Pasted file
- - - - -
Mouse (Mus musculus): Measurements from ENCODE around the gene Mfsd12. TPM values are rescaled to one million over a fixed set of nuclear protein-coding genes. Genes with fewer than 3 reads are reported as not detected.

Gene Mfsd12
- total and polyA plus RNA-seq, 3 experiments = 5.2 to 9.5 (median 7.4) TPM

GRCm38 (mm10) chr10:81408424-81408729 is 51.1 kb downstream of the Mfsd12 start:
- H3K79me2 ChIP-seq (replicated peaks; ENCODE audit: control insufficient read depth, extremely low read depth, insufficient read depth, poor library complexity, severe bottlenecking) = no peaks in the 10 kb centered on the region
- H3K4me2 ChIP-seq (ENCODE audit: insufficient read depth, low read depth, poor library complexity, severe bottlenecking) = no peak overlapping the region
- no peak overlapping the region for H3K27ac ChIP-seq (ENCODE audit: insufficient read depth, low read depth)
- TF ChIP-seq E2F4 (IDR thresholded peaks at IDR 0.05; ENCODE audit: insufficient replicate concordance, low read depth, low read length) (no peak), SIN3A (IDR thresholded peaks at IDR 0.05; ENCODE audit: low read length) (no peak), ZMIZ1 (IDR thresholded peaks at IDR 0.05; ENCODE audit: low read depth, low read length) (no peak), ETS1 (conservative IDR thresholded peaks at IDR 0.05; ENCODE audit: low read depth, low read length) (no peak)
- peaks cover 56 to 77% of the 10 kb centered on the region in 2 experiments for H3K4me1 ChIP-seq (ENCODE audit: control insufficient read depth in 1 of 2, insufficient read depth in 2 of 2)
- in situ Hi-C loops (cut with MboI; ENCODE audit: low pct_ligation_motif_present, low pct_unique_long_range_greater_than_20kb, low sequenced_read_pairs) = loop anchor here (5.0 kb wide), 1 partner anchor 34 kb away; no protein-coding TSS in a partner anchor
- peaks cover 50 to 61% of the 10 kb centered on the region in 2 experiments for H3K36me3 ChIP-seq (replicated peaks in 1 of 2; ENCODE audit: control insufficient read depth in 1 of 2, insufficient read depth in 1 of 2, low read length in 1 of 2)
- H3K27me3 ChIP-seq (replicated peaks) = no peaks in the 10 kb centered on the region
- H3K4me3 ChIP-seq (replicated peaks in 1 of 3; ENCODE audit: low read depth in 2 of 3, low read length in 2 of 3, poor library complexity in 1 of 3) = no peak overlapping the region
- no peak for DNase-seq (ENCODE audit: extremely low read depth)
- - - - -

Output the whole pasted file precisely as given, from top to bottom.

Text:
Mouse (Mus musculus): Measurements from ENCODE around the gene Mfsd12. TPM values are rescaled to one million over a fixed set of nuclear protein-coding genes. Genes with fewer than 3 reads are reported as not detected.

Gene Mfsd12
- total and polyA plus RNA-seq, 3 experiments = 5.2 to 9.5 (median 7.4) TPM

GRCm38 (mm10) chr10:81408424-81408729 is 51.1 kb downstream of the Mfsd12 start:
- H3K79me2 ChIP-seq (replicated peaks; ENCODE audit: control insufficient read depth, extremely low read depth, insufficient read depth, poor library complexity, severe bottlenecking) = no peaks in the 10 kb centered on the region
- H3K4me2 ChIP-seq (ENCODE audit: insufficient read depth, low read depth, poor library complexity, severe bottlenecking) = no peak overlapping the region
- no peak overlapping the region for H3K27ac ChIP-seq (ENCODE audit: insufficient read depth, low read depth)
- TF ChIP-seq E2F4 (IDR thresholded peaks at IDR 0.05; ENCODE audit: insufficient replicate concordance, low read depth, low read length) (no peak), SIN3A (IDR thresholded peaks at IDR 0.05; ENCODE audit: low read length) (no peak), ZMIZ1 (IDR thresholded peaks at IDR 0.05; ENCODE audit: low read depth, low read length) (no peak), ETS1 (conservative IDR thresholded peaks at IDR 0.05; ENCODE audit: low read depth, low read length) (no peak)
- peaks cover 56 to 77% of the 10 kb centered on the region in 2 experiments for H3K4me1 ChIP-seq (ENCODE audit: control insufficient read depth in 1 of 2, insufficient read depth in 2 of 2)
- in situ Hi-C loops (cut with MboI; ENCODE audit: low pct_ligation_motif_present, low pct_unique_long_range_greater_than_20kb, low sequenced_read_pairs) = loop anchor here (5.0 kb wide), 1 partner anchor 34 kb away; no protein-coding TSS in a partner anchor
- peaks cover 50 to 61% of the 10 kb centered on the region in 2 experiments for H3K36me3 ChIP-seq (replicated peaks in 1 of 2; ENCODE audit: control insufficient read depth in 1 of 2, insufficient read depth in 1 of 2, low read length in 1 of 2)
- H3K27me3 ChIP-seq (replicated peaks) = no peaks in the 10 kb centered on the region
- H3K4me3 ChIP-seq (replicated peaks in 1 of 3; ENCODE audit: low read depth in 2 of 3, low read length in 2 of 3, poor library complexity in 1 of 3) = no peak overlapping the region
- no peak for DNase-seq (ENCODE audit: extremely low read depth)